Israeli Prime Minister Benjamin Netanyahu broke a tacit détente. He accused the Obama administration, albeit not by name, of going squishy on Tehran by not creating concrete benchmarks — “red lines,” he called them — for a military strike on Iranian nuclear facilities.
The latest flare-up in the tempestuous Obama-Netanyahu relationship was overshadowed Wednesday by the carnage at the U.S. Consulate in Benghazi, Libya. But U.S. officials believe the intense debate over the allied response to Iran’s nuclear program — and the sharp personal, policy and political differences between the two leaders — rivals the perils posed by the excesses of the Arab Spring.
Diplomacy is, ultimately, about relationships. Obama and Netanyahu don’t really have one. And that’s created an odd and unwelcome rivalry among allies — a testy liberal-vs.-conservative chess match that mirrors Obama’s contest with Mitt Romney, who has known Netanyahu for years.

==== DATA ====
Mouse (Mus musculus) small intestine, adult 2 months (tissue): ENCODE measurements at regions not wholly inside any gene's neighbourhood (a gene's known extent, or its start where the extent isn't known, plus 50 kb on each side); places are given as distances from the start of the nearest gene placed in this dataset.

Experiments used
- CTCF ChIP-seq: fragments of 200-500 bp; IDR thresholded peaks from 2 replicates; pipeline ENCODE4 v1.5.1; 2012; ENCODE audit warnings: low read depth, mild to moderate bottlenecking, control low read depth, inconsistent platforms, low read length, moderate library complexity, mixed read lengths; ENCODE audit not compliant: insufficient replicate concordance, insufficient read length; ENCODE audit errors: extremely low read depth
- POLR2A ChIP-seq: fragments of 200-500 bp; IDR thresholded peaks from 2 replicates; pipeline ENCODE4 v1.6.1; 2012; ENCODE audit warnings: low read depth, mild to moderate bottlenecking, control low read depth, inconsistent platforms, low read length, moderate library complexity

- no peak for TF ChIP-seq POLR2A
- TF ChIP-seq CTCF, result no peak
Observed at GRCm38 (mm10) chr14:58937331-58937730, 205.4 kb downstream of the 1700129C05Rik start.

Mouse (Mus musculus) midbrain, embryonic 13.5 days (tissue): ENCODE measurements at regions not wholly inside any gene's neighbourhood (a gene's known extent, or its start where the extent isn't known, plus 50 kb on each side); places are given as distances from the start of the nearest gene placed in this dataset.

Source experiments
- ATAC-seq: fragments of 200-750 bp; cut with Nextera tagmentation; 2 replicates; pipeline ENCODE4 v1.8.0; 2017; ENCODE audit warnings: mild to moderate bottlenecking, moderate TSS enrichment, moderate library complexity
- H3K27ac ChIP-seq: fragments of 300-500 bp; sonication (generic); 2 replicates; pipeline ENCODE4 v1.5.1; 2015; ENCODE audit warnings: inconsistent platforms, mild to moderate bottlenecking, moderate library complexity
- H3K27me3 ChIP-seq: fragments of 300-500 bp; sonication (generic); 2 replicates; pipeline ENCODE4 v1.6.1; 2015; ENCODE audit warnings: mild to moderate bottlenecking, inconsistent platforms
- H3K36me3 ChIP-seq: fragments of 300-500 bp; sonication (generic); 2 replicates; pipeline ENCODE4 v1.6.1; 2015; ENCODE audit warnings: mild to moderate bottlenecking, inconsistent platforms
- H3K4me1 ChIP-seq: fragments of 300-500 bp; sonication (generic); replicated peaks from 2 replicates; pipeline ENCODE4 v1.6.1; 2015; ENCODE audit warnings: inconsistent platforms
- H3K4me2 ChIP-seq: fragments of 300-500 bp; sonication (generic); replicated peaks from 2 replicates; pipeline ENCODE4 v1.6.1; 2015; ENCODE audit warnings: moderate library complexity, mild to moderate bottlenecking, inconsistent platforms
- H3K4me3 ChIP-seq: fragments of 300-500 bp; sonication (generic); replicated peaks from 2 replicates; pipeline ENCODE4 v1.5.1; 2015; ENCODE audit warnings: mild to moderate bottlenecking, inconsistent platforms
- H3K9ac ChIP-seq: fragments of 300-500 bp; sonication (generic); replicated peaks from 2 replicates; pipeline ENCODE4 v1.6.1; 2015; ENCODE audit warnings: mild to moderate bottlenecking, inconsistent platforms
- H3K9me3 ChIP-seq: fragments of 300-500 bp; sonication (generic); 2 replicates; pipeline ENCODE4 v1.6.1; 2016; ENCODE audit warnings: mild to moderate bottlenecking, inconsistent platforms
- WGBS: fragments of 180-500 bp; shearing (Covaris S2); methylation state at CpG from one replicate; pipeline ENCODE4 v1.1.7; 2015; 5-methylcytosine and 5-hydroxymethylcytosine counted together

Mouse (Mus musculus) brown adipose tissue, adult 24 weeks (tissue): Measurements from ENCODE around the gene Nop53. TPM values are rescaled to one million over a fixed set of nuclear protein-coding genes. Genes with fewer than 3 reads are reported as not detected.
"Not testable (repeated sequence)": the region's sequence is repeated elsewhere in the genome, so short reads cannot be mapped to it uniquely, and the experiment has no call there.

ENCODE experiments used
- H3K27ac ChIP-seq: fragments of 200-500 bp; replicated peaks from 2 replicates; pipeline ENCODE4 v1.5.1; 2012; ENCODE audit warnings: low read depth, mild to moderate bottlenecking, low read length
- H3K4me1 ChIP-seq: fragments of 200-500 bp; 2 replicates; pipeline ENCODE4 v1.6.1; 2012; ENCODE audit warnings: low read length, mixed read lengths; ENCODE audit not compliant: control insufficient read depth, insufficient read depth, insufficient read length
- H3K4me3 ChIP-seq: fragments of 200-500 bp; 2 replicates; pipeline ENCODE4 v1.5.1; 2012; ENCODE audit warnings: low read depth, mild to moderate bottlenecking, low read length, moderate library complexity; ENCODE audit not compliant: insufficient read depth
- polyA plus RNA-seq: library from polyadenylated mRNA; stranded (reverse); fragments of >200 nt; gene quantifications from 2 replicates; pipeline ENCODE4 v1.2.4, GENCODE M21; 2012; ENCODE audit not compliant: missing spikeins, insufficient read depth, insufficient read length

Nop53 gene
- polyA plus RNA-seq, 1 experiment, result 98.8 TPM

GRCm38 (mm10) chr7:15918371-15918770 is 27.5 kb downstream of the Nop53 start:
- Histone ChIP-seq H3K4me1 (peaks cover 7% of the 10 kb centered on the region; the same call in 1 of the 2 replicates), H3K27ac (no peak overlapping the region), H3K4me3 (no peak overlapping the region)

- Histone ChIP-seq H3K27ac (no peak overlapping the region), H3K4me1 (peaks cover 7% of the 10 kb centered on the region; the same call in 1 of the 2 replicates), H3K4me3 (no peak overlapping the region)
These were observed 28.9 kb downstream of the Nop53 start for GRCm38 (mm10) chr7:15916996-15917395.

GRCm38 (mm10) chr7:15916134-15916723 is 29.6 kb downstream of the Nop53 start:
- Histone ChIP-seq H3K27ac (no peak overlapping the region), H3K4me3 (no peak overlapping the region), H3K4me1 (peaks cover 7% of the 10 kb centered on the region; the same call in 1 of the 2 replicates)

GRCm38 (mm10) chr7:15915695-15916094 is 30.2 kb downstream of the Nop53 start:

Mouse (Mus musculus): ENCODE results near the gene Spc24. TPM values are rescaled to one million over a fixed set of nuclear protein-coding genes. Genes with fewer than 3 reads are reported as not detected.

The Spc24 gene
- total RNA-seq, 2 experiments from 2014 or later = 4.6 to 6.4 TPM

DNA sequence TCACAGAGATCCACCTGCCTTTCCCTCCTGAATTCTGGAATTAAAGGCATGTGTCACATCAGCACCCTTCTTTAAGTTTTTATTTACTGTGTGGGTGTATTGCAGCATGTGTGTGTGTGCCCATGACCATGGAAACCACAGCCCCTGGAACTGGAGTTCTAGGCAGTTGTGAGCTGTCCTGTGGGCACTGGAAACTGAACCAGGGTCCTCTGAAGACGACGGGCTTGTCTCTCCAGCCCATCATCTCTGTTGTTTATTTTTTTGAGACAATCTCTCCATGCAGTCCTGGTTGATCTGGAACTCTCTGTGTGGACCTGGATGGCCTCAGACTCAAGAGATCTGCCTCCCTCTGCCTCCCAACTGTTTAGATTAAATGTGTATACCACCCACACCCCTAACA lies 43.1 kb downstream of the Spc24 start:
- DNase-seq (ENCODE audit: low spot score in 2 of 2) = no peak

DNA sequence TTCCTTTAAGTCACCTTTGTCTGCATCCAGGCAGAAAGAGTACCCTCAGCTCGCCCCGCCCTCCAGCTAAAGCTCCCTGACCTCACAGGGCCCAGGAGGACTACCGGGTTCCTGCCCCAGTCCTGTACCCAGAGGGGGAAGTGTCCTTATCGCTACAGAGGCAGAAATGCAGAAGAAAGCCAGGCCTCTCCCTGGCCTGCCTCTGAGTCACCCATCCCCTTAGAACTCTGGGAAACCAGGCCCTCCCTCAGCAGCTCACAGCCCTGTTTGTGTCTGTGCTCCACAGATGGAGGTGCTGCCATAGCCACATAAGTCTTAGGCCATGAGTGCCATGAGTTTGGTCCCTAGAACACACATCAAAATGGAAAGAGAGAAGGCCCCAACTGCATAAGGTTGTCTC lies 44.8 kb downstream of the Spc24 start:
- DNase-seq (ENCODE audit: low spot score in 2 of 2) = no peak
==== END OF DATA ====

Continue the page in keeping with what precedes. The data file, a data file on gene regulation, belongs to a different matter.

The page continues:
“There is a lack of rapport between these two men — they don’t like each other very much. Plus, there are serious differences between our interests and Israel’s own security interests,” said former State Department spokesman P.J. Crowley, who was present for several of Obama’s nine face-to-face meetings with Netanyahu.
“I don’t think that Netanyahu is trying to influence the outcome of our election, though a lot of people see it that way,” Crowley said. “It’s about agenda-setting. He just watched two conventions where Israel and Iran were mentioned, but not significantly discussed, even with the whole rigmarole [at the Democratic convention] about Jerusalem in the platform. He’s trying to get it onto the front burner.”